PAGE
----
Milk thistle information, FAQ and product listing page. This page contains information and frequently asked questions about milk thistle as well as a complete list of products containing milk thistle.
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Milk thistle, scientifically referenced as Silybum marianum, has been used by people since the Greco-Roman era. It’s been used as an herbal remedy to treat a myriad of ailments, specifically liver problems.
In the 1800s and 1900s medical practitioners located in the United States used the seeds from milk thistle to help reduce congestion in the spleen, kidneys, and liver. In the current day and age, scientific studies exist that show that substances found within milk thistle (like silymarin) help protect our livers from damage that is caused from free radicals, viruses, alcohol, as well as certain drugs like acetaminophen and acetaminophen, both used for headache and pain.
Professional herbalists suggest taking milk thistle for treating and preventing a variety of liver disorders consisting of viral hepatitis, liver damage, and to combat fatty livers.
Liver disease - Over a dozen scientific studies have shown benefits of using milk thistle to treat a variety of liver disease forms. While it may be hard to draw any conclusive results, several of the studies showed that milk thistle improved liver function in those individuals that were inflicted with alcoholic liver disease. It must be known, however, that milk thistle was not as beneficial in some of the more severe types of liver disease like cirrhosis.
Mushroom poisoning - Milk thistle has been used as either an antidote or preventive measure to poisoning by the deathcap mushroom. Studies performed on animals have shown that extract of milk thistle counteracts the toxic effects that the mushroom releases if taken within 10 minutes of consumption. And if milk thistle is taken within 24 hours of ingestion, it may drastically lower the chances of death and liver damage.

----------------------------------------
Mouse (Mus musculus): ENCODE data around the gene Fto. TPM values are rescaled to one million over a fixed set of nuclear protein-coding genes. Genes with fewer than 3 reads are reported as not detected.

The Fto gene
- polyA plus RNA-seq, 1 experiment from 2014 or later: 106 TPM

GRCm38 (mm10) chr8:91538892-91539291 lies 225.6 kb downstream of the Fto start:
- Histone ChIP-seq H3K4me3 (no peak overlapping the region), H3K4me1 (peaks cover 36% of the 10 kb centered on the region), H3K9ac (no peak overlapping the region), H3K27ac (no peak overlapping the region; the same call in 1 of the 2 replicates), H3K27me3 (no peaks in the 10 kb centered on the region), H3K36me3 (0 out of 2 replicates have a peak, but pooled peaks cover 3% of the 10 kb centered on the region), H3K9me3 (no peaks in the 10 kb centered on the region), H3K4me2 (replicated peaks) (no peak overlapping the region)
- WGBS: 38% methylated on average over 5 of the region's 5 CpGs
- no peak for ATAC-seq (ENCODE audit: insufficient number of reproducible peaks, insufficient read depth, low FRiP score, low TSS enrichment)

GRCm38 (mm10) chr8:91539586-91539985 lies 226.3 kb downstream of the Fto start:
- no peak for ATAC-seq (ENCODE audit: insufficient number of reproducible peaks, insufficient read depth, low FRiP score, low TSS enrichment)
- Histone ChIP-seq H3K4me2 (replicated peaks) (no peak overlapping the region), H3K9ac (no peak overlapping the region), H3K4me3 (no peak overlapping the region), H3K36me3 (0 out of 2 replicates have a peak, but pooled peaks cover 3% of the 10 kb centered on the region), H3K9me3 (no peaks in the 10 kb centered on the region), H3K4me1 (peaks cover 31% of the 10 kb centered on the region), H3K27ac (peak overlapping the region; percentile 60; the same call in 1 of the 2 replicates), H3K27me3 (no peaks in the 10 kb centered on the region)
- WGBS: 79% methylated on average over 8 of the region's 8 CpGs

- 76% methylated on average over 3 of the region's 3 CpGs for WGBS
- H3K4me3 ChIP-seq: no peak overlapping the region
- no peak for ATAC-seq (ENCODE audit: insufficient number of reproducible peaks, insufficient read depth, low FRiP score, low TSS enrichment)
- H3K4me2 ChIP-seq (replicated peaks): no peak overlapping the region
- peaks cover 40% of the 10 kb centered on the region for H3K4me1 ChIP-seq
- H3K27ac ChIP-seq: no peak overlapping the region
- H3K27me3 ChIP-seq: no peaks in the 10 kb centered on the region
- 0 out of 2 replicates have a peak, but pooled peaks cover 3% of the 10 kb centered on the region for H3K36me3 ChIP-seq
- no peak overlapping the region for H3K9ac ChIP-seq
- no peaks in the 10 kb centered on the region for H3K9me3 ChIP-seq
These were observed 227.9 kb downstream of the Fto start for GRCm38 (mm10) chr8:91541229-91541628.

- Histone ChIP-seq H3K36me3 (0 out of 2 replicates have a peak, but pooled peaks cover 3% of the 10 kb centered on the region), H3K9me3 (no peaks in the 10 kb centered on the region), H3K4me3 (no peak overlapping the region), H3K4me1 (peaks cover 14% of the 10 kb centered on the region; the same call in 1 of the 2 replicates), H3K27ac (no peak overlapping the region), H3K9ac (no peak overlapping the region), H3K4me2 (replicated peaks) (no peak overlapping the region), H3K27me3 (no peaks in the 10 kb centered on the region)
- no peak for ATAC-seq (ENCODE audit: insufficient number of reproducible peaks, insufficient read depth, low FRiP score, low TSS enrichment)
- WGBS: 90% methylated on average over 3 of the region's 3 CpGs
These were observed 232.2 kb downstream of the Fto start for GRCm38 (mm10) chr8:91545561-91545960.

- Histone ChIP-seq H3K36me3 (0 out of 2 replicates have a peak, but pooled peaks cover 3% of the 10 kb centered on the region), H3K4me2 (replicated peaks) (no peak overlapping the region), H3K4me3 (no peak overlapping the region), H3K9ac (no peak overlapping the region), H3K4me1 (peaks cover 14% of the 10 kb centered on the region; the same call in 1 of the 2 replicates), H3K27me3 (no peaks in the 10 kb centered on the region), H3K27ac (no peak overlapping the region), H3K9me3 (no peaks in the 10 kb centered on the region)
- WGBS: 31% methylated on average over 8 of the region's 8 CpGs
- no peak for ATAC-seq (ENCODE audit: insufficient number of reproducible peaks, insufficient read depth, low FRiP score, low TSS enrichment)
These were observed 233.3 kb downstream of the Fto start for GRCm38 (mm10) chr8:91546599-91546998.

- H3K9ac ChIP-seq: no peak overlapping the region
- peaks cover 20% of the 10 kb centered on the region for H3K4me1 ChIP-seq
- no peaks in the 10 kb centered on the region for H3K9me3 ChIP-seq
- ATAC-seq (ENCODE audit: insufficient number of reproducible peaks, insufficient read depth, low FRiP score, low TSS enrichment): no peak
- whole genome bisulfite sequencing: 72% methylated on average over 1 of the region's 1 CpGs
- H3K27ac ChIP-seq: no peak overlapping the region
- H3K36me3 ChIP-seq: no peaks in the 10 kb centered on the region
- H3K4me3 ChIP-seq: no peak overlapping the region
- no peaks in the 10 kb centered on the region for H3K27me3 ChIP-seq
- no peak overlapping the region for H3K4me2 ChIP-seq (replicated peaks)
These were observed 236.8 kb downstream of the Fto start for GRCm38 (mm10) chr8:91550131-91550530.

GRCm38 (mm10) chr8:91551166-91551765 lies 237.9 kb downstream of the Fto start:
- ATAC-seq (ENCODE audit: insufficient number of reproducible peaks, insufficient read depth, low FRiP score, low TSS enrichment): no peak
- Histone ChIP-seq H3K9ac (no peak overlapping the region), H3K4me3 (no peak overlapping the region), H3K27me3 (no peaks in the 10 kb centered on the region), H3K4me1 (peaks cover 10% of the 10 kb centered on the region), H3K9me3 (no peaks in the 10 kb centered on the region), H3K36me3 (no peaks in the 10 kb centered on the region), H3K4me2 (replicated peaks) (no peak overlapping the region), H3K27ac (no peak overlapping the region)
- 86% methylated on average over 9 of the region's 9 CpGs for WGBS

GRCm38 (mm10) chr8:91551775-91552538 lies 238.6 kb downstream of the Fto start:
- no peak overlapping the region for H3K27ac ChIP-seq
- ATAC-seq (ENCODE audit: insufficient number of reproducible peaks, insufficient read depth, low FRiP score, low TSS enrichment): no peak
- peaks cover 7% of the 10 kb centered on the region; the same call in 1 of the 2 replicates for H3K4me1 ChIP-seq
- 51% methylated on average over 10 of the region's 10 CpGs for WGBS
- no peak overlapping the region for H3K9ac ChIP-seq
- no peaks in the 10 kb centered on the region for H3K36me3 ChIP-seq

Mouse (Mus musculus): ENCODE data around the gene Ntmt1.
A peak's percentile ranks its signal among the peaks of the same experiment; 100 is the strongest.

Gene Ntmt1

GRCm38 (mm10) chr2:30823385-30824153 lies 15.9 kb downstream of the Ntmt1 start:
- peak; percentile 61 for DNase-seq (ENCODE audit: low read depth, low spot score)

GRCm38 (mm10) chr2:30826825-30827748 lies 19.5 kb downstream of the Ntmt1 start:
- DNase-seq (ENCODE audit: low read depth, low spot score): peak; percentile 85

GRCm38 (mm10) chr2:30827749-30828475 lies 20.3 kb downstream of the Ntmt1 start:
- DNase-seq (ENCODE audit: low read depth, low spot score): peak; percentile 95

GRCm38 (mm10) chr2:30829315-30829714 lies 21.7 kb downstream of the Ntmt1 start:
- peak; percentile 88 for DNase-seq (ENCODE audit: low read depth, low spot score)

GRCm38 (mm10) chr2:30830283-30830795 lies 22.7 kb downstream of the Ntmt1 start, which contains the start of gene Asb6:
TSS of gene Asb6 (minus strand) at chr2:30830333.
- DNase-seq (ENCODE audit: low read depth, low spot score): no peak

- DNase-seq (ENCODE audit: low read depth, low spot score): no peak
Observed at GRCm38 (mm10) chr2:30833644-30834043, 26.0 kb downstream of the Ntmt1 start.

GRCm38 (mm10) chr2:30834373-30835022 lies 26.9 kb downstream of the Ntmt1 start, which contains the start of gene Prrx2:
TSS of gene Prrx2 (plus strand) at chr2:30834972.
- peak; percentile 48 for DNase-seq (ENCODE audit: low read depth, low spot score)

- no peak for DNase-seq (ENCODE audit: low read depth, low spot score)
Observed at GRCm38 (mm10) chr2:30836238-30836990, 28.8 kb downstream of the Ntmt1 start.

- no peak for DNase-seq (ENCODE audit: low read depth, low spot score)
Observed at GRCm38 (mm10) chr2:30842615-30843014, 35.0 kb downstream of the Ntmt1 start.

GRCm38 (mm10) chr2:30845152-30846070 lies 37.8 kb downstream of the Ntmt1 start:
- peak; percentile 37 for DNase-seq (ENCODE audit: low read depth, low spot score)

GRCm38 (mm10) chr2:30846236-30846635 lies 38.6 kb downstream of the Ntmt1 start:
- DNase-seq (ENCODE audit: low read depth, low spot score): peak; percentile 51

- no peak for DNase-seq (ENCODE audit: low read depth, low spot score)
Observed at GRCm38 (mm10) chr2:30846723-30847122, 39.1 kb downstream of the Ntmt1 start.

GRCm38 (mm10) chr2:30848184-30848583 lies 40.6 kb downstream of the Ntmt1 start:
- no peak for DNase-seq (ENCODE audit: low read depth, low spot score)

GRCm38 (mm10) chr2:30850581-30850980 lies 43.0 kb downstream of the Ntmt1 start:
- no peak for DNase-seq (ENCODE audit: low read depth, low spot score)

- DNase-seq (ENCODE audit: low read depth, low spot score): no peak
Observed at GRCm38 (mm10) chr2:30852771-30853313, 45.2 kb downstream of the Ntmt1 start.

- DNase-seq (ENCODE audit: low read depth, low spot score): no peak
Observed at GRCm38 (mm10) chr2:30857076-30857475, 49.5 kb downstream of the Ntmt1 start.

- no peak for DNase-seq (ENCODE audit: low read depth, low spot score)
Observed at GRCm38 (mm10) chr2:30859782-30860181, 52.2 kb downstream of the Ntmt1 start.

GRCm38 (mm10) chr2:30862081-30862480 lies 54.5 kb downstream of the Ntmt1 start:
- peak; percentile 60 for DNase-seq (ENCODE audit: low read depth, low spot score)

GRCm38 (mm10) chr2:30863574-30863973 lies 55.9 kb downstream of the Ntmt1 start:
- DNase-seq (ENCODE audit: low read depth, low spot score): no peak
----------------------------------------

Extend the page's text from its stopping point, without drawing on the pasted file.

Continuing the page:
Milk thistle may also be beneficial in fighting and treating viral hepatitis and cancer, although more research and studies are needed.
Those that may suffer from a weakened liver may choose to take milk thistle. In addition, those that have been subject to mushroom poisoning may want to use it as well – but if mushroom poisoning has occurred, please seek professional medical help immediately.
The dosages that children take should be adjusted to account for the weight of the child. Typically, dosages when it comes to herbs and adults are calculated on 150 pounds. This means that if a child weighs 50 pounds, the child should take 1/3 of the adult dosage for milk thistle.
The recommended daily dosage for milk thistle for adults is usually 12 to 15 g dried herb. This provides you with 200 to 400 milligrams of silymarin per day, or 100 to 200 milligrams of silymarin-phosphatidylcholine complex two times every day.
If you’re taking milk thistle to help protect your liver, take about 2 capsules a day twice a day, which should be 120 milligrams of silymarin consumption for the day. Treating liver damage requires 3 capsules three times a day of 120 milligrams.
While herbs are usually safe as they come from nature, they do have active substances that can potentially trigger side effects within the body. They can also interact with other herbs, medications, and supplements that you’re taking. Because of this, you should take milk thistle only under the guidance and supervision of a medical professional familiar with your medical conditions.
While side effects from milk thistle are normally rare, they can occur. When they do, they might be in the form of nausea, stomach pain, headache, diarrhea, rash, skin reactions, impotence, joint pain, or anaphylaxis. Both impotence and anaphylaxis are extremely rare.
Women that are pregnant or breastfeeding should not take milk thistle.